kjco-12-2-129f1.tif
In addition, we performed sex specific analyses because there was a sex specific difference in BMI. However, we did not find any differences between sexes for our results (data not shown).

DISCUSSION

Obesity is a well-known and increasingly common problem in the Western world.
Obesity is associated with various diseases and considered to be a risk factor for postoperative morbidity after abdominal surgery. Increasing BMI is a significant risk factor for the occurrence of colon cancer. In the past, obesity had been considered a relative contraindication to laparoscopy, as the condition was associated with technical difficulties during the procedure [29].
However, opinions on the specific impact of obesity on the complications after laparoscopic colectomy have differed. While some have reported that the conversion and complication rates in obese patients undergoing laparoscopic colectomy are similar to those in non-obese patients, laparoscopic colectomy in the obese is associated with an increased risk for conversion, which results in greater technical difficulty in the laparoscopic approach.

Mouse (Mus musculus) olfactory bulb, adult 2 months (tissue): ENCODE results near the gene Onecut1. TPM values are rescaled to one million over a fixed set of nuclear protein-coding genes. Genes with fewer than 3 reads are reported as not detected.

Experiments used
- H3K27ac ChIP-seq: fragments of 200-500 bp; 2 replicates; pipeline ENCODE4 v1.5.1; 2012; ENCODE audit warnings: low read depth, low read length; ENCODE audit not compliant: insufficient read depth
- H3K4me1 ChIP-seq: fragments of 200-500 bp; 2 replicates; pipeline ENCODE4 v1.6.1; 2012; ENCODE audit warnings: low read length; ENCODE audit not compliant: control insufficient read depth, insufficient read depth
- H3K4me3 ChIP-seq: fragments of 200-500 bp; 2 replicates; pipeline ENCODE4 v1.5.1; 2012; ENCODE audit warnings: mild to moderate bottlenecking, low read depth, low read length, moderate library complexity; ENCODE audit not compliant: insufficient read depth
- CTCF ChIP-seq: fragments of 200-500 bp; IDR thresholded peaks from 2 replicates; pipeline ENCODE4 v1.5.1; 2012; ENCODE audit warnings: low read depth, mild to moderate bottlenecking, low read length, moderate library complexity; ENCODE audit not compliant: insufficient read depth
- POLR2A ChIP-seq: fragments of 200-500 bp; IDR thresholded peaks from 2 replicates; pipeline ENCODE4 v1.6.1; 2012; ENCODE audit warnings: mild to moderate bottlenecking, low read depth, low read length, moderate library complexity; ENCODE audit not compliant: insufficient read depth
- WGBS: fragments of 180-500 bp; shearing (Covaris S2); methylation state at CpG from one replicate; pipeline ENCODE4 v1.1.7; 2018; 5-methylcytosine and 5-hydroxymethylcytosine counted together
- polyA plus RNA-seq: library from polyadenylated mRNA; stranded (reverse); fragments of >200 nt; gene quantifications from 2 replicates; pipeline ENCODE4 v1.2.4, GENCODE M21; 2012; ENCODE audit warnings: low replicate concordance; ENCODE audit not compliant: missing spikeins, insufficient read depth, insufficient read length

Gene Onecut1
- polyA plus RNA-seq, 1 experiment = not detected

However, Delaney et al. [7] did not demonstrate any difference in operative times between obese and non-obese patients undergoing laparoscopic colectomy, and Leroy et al. [6] did not find an increased conversion rate or any other significant difference in any of the other parameters. However, early reports from the Cleveland Clinic found that the operative time was significantly longer in obese subjects compared with those with a normal weight [2] and Martin and Stocchi [19] reported that obese patients required longer operations and higher conversion rates. Our study also showed significant differences in the conversion rate between three groups. The Obese II group had a higher conversion rate than the Obese I and Nonobese group (10% vs. 3.6% and 1.6%, respectively). This study showed a longer operative time in the Obese II group than in the Obese I and Non-obese groups, which was significantly different (180.35 vs. 162.54 and 147.84 minutes, P<0.001). This study however, did not show a significant difference in postoperative hospital stay (P=0.975). Our study differs from previously published studies in that our institution has a CP that is followed for all patients who undergo colon surgery. The CP indicates the timing of diet resumption and discharge if the patient does not have any problems